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January 2023

Message from the President

NEW YEAR'S RENEWALS

It's that time of year when we are encouraged to resolve to do better in the upcoming year. I have never resolved anything as a result of a New Year, but I have set new goals. Each January, I try to envision what the upcoming year might bring and attempt to put myself on a track for success.
 
I call them New Year's Renewals. I think of them as recommitting to excellence, not a rebuke for falling off the wagon. Football season gets us all, amiright?
 
My renewals last year included being present – fully connected on Zoom, fully in the room with the people I'm with, focused on the task at hand. It made such a big difference for me that I'm recommitting to PRESENCE in 2023. I'm also recommitting to a higher volume of writing (more blogging! more short stories!) since last year I did a lot of revision.
 
If one of your New Year's Renewals is to participate more in SCWA, I'd encourage you to consider joining a committee. Here are a few of them and their missions:
  • Membership, led by Reagan Teller, focuses on attracting and retaining members by creating an inviting and enriching experience for existing and prospective members.
  • Events and Education, led by Paul Davis, provides ongoing education on the craft of writing and the professionalism of publishing through virtual and in-person workshops.
  • Conference Committee, led by Paul Davis and Brad Land, will organize our fall conference, including finding sponsors, speakers and locations.
  • Finance and Fundraising, led by Lynn Volkenant, will find and pursue grants and other efforts at fundraising.
  • The Petigru Review, led in 2022 by Maria Picone and Yvette Murray, is published annually and will need readers for a fresh batch of submissions this summer.
  • Marketing is a new committee, currently being led by yours truly, and could benefit from you social-media-savvy, publicity and marketing gurus.
  • Diversity is an audit committee, led by Yvette Murray, to help us keep our commitment to diversity in everything we do.
You can contact the committee lead directly or email me at kasie@clemsonroad.com, and I'll be glad to introduce you to them.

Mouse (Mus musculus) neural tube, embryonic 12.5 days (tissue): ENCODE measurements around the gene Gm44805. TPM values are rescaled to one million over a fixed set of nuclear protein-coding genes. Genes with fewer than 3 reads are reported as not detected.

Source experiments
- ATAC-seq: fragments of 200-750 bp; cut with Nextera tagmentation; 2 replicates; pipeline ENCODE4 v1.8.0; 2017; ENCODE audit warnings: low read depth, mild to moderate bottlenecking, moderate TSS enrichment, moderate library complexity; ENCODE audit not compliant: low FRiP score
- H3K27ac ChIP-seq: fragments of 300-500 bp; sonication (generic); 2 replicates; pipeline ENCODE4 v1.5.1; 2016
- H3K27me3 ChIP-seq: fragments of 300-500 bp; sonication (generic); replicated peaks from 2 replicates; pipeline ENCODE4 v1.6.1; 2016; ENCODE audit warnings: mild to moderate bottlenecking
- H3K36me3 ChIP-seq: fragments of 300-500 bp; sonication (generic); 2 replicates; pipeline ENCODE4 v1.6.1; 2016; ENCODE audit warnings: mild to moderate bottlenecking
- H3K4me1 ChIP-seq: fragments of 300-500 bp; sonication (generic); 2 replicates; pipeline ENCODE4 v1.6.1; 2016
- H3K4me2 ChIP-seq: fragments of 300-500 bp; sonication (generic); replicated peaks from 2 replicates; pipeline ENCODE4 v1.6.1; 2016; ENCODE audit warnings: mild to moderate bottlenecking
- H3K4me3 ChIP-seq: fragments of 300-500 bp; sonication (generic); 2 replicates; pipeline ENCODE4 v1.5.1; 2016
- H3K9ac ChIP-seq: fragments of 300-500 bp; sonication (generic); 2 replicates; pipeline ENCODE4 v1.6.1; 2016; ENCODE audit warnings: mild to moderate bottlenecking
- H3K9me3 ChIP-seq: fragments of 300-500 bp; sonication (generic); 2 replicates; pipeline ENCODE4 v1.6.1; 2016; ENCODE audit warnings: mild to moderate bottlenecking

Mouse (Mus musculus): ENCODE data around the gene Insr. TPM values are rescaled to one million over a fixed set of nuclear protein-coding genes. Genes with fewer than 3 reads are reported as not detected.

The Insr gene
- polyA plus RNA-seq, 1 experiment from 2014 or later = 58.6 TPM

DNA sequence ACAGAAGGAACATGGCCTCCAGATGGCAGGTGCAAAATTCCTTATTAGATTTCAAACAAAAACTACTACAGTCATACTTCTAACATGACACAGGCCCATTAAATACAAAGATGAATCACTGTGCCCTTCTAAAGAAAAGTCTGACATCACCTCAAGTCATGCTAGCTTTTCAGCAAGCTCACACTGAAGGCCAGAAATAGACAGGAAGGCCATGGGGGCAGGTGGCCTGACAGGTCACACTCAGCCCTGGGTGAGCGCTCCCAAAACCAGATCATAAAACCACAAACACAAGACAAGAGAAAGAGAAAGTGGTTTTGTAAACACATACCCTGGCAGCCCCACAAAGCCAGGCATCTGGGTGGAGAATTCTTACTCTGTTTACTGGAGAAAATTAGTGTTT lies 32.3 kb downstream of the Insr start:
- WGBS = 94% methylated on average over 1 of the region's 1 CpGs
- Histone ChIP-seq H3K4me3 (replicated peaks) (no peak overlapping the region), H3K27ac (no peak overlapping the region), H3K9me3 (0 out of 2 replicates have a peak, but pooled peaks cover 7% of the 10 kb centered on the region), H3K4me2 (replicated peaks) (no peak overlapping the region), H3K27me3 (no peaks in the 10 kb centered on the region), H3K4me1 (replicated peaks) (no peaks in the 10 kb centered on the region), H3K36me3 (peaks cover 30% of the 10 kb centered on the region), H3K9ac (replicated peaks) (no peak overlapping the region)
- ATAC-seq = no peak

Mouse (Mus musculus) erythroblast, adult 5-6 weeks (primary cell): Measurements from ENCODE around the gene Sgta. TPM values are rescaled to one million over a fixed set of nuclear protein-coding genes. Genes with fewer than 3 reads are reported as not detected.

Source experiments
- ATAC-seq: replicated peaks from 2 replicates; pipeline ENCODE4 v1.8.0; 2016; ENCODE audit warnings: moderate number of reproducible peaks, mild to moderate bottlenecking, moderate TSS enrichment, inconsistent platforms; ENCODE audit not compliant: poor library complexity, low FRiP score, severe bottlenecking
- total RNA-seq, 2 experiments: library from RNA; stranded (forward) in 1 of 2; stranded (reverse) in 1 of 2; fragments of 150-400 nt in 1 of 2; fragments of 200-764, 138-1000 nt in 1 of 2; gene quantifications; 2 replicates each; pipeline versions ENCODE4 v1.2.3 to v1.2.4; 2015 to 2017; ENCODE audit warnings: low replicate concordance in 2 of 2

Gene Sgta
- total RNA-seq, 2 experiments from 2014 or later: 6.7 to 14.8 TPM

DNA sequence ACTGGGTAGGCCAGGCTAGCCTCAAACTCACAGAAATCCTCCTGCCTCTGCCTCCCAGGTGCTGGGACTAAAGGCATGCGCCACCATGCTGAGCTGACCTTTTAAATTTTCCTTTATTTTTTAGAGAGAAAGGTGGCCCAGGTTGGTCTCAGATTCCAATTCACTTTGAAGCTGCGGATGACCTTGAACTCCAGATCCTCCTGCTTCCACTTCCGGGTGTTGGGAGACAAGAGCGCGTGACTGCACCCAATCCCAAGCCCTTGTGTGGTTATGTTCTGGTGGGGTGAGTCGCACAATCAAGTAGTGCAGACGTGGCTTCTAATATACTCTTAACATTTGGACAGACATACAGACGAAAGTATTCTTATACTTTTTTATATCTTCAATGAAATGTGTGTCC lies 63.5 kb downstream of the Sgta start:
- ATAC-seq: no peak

If you're called to further service in SCWA consider stepping up as a chapter lead or serving on a committee. You'll get out of SCWA what you put in this year. Let's make it the best one yet, together.
 

Kasie Whitener
President, SCWA Board of Directors
Membership

AIKEN CHAPTER HAS NEW LEADERSHIP

For several years, Mary Beth Gibson has been the outstanding leader of the Aiken Chapter, but she now has passed the baton to Bettie Williams and Paul Davis, who will be co-leaders. We want to thank Mary Beth for all that she's done.

Here is some information about the new leaders:

Bettie has been an award-winning author of novels, short stories "and some really bad poetry" (according to Bettie) for more than 30 years. She has been published in numerous literary anthologies and was nominated for a Pushcart Prize. Her first published novel, The Rake's Tale, took first place in SCWA's 2014 Carrie McCray Memorial Literary Awards. While a longtime romance writer, she recently began dabbling in the world of science fiction. A former journalist and technical writer, she holds dual bachelor's degrees in English and communications as well as a master's in public administration. She works full time in higher education as a project manager.

Paul is a prize-winning journalist who has written for large and small newspapers, from the Tampa Tribune to The New York Times. At the Providence Journal, he chaired the newspaper's in-house writing group. His series on the Rhode Island-South Carolina-West Africa slave trade was nominated for a Pulitzer Prize. A founding member of the Historical Writers of America, he lives on a former horse farm in Aiken, where he works as a book coach and freelance writer. He is VP/Events and Education for SCWA.

Thanks to Bettie and Paul for stepping up to assume this important role.
LISTENING TO OUR MEMBERS